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The Russian Civil War Hardcover – October 8, 1987

3.5 out of 5 stars 13 customer reviews

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Editorial Reviews

Review

'the best book ever written on the Russian Civil War ... a first-rate work of scholarly synthesis' - Robert McNeal 'a miracle of concision, clarity and completeness' - Michael Malancon 'abounds in controversial judgements, ably backed and well documented' - D.A. Longley --This text refers to the Paperback edition.

About the Author

Evan Mawdsley is Professor of History at Glasgow University. He has written numerous books and articles on Russian history and is the co-author of The Soviet Elite from Lenin to Gorbachev. He lives in Glasgow. --This text refers to the Paperback edition.
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Product Details

  • Hardcover: 320 pages
  • Publisher: HarperCollins Publishers Ltd (October 8, 1987)
  • Language: English
  • ISBN-10: 0049470248
  • ISBN-13: 978-0049470248
  • Product Dimensions: 9.4 x 6.5 x 1.4 inches
  • Shipping Weight: 1.7 pounds
  • Average Customer Review: 3.5 out of 5 stars  See all reviews (13 customer reviews)
  • Amazon Best Sellers Rank: #9,640,458 in Books (See Top 100 in Books)

Customer Reviews

Top Customer Reviews

By Victor A. Vyssotsky on December 29, 1999
Format: Paperback Verified Purchase
Among the innumerable books and essays on the Russian Civil War, this is by far the best book to start with. It's reasonably short, very readable, has helpful maps, and an excellent bibliography. It's one of the few books to present a coherent, unified account of an extremely complex and messy historical episode. Best of all, Mawdsley, who is (or at least was until recently) a professional historian at the University of Glasgow, writes his book without basing it on any particular political viewpoint, whereas the great majority of books on the Russian Civil War have an axe to grind. In order to keep the book readable and reasonably short, Mawdsley omits a great deal of important information; for the reader who wants to delve further, Volume Two of William Henry Chamberlin's `The Russian Revolution, 1917 - 1921' originally published in 1934, is still the book to read next after Mawdsley.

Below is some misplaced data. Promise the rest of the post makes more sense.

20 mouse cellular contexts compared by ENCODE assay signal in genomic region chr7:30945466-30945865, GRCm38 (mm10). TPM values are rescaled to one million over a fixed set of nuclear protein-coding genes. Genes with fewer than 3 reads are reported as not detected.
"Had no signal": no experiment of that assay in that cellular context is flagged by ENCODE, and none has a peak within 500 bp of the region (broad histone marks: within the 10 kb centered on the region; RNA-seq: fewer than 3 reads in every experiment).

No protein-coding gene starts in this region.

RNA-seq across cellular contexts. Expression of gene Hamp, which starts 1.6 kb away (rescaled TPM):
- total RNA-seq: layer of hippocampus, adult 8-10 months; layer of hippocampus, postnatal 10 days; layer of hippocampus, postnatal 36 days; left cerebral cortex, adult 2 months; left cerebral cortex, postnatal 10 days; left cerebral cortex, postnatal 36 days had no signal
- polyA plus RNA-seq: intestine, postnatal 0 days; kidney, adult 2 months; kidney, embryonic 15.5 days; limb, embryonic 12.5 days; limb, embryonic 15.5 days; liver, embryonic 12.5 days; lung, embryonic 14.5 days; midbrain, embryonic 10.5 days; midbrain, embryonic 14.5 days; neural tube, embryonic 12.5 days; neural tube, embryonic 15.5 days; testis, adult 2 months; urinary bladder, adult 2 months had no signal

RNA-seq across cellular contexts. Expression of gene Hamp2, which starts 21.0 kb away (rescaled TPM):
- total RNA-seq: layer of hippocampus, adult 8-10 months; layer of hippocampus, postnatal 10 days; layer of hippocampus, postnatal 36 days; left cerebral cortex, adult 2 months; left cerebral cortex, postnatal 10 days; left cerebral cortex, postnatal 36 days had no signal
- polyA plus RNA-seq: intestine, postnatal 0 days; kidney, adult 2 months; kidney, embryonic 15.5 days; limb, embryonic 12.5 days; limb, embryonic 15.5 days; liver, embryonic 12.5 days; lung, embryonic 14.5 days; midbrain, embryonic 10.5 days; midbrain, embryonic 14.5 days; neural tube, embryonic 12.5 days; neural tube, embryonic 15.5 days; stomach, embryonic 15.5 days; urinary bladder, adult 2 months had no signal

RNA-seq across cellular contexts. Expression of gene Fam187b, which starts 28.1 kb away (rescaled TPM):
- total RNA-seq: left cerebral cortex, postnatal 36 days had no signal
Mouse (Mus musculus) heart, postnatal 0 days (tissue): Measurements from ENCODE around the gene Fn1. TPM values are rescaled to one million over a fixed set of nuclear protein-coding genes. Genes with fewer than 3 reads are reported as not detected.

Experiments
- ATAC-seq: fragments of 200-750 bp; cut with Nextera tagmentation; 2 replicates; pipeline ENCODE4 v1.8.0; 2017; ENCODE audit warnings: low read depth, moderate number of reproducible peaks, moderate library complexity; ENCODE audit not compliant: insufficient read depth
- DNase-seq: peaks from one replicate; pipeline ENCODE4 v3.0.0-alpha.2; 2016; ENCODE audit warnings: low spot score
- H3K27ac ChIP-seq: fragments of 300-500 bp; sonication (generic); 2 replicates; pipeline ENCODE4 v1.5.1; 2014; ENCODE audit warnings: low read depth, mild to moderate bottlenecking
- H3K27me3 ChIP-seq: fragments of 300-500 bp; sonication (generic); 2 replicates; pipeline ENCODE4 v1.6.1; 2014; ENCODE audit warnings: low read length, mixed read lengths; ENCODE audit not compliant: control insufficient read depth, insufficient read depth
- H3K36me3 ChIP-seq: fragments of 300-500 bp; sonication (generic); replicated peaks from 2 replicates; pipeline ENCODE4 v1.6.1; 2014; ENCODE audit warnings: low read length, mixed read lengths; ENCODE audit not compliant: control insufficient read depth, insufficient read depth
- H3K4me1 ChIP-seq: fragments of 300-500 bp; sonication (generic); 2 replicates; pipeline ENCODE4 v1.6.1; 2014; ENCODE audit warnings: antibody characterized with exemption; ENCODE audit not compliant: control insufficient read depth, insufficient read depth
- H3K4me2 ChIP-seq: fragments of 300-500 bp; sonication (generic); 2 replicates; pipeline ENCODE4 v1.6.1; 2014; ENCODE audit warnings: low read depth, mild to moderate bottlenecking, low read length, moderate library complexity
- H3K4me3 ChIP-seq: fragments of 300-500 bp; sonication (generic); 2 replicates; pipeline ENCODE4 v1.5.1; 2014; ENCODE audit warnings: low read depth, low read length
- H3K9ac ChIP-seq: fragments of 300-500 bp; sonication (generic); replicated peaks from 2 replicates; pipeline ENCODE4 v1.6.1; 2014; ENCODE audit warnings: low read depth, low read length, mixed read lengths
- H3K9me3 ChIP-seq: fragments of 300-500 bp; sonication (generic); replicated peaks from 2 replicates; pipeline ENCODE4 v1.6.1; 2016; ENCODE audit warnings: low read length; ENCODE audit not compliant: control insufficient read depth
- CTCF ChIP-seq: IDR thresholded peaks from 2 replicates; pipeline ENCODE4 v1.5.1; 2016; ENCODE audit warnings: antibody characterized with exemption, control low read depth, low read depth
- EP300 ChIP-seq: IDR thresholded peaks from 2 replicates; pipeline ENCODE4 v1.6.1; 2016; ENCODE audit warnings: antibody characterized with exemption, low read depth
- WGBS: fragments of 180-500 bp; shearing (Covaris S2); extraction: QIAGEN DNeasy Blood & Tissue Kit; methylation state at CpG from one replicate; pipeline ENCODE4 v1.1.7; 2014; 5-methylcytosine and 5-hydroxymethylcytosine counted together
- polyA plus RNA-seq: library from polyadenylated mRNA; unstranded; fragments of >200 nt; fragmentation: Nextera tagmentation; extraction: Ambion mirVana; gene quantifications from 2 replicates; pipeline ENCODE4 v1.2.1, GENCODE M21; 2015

Unfortunately, Mawdsley's book is out of print and seems to be hard to come by. However, a determined book search can locate a copy, or of course your local library can get a copy on interlibrary loan. I wish it was back in print.
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Format: Hardcover Verified Purchase
This book is a light and quick read for an overview of the Russian Civil War for someone new to the subject. It is somewhat difficult to follow as the author jumps around in time as if he never came to grips with how to organize his material. The maps are less than emlightening, are too general, and do not aid the reader's comprehension. I was often searching the maps in vain to locate a city or town the author was referencing in the text. I finally had to make do with a map of the Soviet Union I had in my possession.

Interestingly, the author essentially omits the American participation in the intervention at Arkhangelsk, but that is probably to be expected from a British author.